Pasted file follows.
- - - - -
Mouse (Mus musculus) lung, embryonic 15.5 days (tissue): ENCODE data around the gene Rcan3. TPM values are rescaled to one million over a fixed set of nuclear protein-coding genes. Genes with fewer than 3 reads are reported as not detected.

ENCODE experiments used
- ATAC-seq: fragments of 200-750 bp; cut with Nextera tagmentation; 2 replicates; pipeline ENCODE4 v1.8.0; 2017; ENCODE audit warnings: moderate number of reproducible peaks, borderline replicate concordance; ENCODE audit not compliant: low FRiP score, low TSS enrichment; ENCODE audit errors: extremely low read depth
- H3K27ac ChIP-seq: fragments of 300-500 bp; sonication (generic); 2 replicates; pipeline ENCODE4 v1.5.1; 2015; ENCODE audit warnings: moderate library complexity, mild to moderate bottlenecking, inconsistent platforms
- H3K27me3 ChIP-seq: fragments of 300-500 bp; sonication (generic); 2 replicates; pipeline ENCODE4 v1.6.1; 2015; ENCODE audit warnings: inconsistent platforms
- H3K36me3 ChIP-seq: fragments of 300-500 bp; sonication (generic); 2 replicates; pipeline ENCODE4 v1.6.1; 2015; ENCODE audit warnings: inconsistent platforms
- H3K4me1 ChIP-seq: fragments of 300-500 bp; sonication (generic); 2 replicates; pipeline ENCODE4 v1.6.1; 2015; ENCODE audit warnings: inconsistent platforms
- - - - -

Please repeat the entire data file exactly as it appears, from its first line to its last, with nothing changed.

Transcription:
Mouse (Mus musculus) lung, embryonic 15.5 days (tissue): ENCODE data around the gene Rcan3. TPM values are rescaled to one million over a fixed set of nuclear protein-coding genes. Genes with fewer than 3 reads are reported as not detected.

ENCODE experiments used
- ATAC-seq: fragments of 200-750 bp; cut with Nextera tagmentation; 2 replicates; pipeline ENCODE4 v1.8.0; 2017; ENCODE audit warnings: moderate number of reproducible peaks, borderline replicate concordance; ENCODE audit not compliant: low FRiP score, low TSS enrichment; ENCODE audit errors: extremely low read depth
- H3K27ac ChIP-seq: fragments of 300-500 bp; sonication (generic); 2 replicates; pipeline ENCODE4 v1.5.1; 2015; ENCODE audit warnings: moderate library complexity, mild to moderate bottlenecking, inconsistent platforms
- H3K27me3 ChIP-seq: fragments of 300-500 bp; sonication (generic); 2 replicates; pipeline ENCODE4 v1.6.1; 2015; ENCODE audit warnings: inconsistent platforms
- H3K36me3 ChIP-seq: fragments of 300-500 bp; sonication (generic); 2 replicates; pipeline ENCODE4 v1.6.1; 2015; ENCODE audit warnings: inconsistent platforms
- H3K4me1 ChIP-seq: fragments of 300-500 bp; sonication (generic); 2 replicates; pipeline ENCODE4 v1.6.1; 2015; ENCODE audit warnings: inconsistent platforms